Retailers losing in-store upsell opportunities should offer digital tools such as personalized product recommendations to capture sales, the study concluded.
For direct-to-consumer brands, collaboration with retail partners creates wins for everybody.
“Retailers must work in conjunction with brands to ensure that consumers enjoy an omnichannel experience that will lead to a sale,” said Moiz Ali, who founded Native, the personal care company acquired by Procter & Gamble. Native is not among the brands audited by the Index’s researchers.
“For instance, when Native Deodorant launched into Target, I went to the store to watch as people interacted with our products in stores for the first time,” Ali told me. “I saw customers pick up the deodorant and look it up online before adding to their basket. Fortunately, both Native and Target had prepared for this by soliciting reviews for the deodorant and showcasing them prominently. Without a material online presence, both Native and Target would have lost the sale.”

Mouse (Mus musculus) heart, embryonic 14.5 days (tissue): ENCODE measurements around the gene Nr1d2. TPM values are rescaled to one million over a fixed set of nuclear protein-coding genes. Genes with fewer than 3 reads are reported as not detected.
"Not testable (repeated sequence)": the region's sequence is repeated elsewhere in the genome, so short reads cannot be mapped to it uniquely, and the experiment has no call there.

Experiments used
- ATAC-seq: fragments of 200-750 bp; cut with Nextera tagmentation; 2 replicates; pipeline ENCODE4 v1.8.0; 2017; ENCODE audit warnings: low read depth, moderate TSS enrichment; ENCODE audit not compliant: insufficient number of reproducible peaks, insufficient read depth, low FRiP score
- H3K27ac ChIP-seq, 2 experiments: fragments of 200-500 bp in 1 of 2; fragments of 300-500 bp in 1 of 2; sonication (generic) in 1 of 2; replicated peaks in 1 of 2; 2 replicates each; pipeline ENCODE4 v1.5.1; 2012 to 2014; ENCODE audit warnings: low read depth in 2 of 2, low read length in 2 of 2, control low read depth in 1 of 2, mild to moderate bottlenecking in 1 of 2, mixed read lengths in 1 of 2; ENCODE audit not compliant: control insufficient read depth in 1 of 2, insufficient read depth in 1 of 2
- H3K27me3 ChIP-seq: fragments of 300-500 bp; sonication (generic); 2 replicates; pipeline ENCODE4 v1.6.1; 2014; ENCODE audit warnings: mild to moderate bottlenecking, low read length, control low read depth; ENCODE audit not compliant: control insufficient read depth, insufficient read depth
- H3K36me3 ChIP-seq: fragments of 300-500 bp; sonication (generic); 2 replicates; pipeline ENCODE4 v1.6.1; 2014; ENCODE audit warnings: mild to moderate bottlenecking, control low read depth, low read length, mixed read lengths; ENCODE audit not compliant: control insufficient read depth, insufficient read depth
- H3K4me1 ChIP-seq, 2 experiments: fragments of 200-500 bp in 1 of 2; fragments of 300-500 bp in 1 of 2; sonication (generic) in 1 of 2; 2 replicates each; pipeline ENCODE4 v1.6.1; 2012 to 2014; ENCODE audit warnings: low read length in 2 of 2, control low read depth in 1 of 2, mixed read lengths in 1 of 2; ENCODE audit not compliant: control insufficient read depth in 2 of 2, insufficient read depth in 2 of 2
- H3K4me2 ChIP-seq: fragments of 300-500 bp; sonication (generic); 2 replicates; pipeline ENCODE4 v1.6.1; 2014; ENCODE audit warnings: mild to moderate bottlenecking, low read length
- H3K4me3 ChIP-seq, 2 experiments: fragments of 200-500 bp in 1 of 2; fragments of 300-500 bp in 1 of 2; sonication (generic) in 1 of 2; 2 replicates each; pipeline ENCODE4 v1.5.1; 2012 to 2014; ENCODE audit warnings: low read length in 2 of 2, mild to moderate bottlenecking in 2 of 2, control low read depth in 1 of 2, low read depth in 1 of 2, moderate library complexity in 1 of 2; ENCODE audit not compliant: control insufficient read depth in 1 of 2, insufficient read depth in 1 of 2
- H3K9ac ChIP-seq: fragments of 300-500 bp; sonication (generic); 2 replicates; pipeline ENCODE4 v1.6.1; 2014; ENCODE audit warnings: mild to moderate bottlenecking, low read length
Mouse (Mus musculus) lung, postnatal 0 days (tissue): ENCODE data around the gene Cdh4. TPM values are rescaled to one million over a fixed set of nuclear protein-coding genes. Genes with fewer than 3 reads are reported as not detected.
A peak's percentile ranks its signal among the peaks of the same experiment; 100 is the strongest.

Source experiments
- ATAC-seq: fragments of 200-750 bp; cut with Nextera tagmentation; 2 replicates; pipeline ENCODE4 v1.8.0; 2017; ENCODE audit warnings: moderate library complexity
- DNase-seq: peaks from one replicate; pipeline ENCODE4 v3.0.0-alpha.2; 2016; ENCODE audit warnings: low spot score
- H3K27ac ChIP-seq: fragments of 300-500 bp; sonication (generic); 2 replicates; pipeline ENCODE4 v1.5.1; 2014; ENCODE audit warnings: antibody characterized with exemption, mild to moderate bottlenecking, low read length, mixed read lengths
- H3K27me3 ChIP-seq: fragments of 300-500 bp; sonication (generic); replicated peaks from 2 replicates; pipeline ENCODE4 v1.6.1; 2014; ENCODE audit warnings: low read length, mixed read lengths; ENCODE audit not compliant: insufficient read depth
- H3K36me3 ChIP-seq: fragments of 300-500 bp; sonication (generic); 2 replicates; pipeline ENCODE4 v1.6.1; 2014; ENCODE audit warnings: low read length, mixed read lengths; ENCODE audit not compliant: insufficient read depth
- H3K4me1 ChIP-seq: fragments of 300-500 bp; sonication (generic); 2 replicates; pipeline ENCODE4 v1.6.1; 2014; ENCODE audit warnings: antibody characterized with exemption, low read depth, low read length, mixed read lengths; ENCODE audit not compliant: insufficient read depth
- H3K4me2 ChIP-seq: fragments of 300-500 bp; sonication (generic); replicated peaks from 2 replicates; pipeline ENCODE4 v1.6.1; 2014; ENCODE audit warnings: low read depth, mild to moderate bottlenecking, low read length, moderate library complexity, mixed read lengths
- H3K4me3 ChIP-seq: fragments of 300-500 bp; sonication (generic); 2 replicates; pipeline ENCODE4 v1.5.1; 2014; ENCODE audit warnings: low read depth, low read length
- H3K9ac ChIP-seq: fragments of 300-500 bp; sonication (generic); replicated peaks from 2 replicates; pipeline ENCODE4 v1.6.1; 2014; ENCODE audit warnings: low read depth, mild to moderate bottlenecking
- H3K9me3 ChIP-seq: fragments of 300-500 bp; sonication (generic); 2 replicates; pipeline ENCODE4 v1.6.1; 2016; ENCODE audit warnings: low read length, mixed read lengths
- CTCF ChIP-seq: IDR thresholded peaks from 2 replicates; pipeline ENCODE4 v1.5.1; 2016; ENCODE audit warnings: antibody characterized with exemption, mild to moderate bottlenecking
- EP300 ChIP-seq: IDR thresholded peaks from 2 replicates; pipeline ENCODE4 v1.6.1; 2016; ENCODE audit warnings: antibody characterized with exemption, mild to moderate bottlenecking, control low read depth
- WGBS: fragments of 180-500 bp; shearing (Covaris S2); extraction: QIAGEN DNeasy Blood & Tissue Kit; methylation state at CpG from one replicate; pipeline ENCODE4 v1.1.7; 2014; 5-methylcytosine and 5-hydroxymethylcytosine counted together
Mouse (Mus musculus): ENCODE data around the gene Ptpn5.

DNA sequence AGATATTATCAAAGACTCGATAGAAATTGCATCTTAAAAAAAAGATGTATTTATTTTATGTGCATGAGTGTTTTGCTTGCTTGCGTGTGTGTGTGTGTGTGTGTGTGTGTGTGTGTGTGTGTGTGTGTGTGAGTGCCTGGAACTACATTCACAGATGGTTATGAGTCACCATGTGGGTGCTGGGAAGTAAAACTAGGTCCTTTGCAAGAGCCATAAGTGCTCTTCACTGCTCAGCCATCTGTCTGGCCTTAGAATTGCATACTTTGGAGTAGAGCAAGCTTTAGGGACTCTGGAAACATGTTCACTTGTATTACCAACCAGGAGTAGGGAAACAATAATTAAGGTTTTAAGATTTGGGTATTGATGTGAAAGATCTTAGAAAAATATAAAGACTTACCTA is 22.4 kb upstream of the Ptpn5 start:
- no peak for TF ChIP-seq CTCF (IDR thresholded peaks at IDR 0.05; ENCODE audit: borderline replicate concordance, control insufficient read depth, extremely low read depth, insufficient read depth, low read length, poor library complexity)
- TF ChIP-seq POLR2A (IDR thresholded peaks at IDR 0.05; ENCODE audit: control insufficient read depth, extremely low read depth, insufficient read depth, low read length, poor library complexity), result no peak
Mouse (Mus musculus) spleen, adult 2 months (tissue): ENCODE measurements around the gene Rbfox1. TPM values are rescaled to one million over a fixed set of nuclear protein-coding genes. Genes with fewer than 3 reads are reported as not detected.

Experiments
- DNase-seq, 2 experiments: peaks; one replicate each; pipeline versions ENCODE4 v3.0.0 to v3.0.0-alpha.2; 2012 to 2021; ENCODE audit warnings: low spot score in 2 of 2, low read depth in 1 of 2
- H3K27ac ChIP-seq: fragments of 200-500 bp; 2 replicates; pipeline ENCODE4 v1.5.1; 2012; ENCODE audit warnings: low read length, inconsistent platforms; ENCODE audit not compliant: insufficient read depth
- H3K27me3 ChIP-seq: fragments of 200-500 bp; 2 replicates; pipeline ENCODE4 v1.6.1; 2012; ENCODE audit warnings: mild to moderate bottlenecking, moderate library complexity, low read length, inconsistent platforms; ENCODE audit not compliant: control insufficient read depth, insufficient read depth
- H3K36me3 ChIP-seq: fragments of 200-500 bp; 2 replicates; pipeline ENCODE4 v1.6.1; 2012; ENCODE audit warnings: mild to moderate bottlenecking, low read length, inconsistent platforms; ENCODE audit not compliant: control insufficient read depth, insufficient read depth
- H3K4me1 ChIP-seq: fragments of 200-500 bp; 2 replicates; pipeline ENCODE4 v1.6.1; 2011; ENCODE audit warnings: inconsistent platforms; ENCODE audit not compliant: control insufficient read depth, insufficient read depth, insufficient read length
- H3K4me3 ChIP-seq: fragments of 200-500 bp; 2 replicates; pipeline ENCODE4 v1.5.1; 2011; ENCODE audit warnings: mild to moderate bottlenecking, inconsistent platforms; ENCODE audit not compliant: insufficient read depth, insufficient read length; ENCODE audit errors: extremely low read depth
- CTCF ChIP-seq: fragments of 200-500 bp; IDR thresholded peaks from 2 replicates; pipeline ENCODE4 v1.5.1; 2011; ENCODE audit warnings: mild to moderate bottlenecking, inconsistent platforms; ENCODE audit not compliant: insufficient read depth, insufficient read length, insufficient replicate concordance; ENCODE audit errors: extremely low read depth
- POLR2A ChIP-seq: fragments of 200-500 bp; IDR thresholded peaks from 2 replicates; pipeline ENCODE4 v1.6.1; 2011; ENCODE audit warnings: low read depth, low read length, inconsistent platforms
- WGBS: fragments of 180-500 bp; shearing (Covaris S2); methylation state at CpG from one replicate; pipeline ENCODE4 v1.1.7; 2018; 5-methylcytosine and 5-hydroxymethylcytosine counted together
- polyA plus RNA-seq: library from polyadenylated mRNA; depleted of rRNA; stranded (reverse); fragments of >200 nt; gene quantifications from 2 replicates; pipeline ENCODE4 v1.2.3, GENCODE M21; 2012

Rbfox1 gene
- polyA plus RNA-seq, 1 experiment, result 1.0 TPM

The Omnchannel Index’s findings indicate retailers and brands could benefit from a more sophisticated social media approach.
Fewer than half the retailers in the study permit shoppers to Share, Like, Pin or Tweet from their product detail pages to social sites like Facebook, Pinterest and Twitter. User-generated content remains underutilized: Only 44% of retailers allow shoppers to upload their own photos and just 37% pull photos posted on social media into the online experience.